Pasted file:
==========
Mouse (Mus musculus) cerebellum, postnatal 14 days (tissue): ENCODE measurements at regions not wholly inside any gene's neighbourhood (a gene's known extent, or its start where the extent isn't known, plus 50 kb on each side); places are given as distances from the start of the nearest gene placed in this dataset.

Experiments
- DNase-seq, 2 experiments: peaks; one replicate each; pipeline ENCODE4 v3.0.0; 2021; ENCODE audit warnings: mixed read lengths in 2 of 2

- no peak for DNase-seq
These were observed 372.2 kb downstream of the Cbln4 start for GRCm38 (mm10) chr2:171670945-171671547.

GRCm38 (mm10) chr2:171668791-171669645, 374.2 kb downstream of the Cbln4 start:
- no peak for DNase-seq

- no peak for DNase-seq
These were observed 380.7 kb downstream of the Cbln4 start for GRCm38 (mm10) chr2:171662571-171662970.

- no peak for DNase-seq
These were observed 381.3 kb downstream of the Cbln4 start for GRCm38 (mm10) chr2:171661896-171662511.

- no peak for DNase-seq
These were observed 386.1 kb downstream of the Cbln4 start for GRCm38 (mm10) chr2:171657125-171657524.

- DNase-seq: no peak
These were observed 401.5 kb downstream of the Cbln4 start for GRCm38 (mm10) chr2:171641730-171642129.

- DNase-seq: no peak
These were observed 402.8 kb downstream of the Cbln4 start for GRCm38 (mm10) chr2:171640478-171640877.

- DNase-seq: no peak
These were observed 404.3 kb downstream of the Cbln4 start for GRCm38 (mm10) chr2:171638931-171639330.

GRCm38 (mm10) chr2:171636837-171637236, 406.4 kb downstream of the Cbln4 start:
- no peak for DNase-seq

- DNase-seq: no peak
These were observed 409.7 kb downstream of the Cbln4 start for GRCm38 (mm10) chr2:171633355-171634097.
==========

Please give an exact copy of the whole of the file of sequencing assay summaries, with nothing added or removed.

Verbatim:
Mouse (Mus musculus) cerebellum, postnatal 14 days (tissue): ENCODE measurements at regions not wholly inside any gene's neighbourhood (a gene's known extent, or its start where the extent isn't known, plus 50 kb on each side); places are given as distances from the start of the nearest gene placed in this dataset.

Experiments
- DNase-seq, 2 experiments: peaks; one replicate each; pipeline ENCODE4 v3.0.0; 2021; ENCODE audit warnings: mixed read lengths in 2 of 2

- no peak for DNase-seq
These were observed 372.2 kb downstream of the Cbln4 start for GRCm38 (mm10) chr2:171670945-171671547.

GRCm38 (mm10) chr2:171668791-171669645, 374.2 kb downstream of the Cbln4 start:
- no peak for DNase-seq

- no peak for DNase-seq
These were observed 380.7 kb downstream of the Cbln4 start for GRCm38 (mm10) chr2:171662571-171662970.

- no peak for DNase-seq
These were observed 381.3 kb downstream of the Cbln4 start for GRCm38 (mm10) chr2:171661896-171662511.

- no peak for DNase-seq
These were observed 386.1 kb downstream of the Cbln4 start for GRCm38 (mm10) chr2:171657125-171657524.

- DNase-seq: no peak
These were observed 401.5 kb downstream of the Cbln4 start for GRCm38 (mm10) chr2:171641730-171642129.

- DNase-seq: no peak
These were observed 402.8 kb downstream of the Cbln4 start for GRCm38 (mm10) chr2:171640478-171640877.

- DNase-seq: no peak
These were observed 404.3 kb downstream of the Cbln4 start for GRCm38 (mm10) chr2:171638931-171639330.

GRCm38 (mm10) chr2:171636837-171637236, 406.4 kb downstream of the Cbln4 start:
- no peak for DNase-seq

- DNase-seq: no peak
These were observed 409.7 kb downstream of the Cbln4 start for GRCm38 (mm10) chr2:171633355-171634097.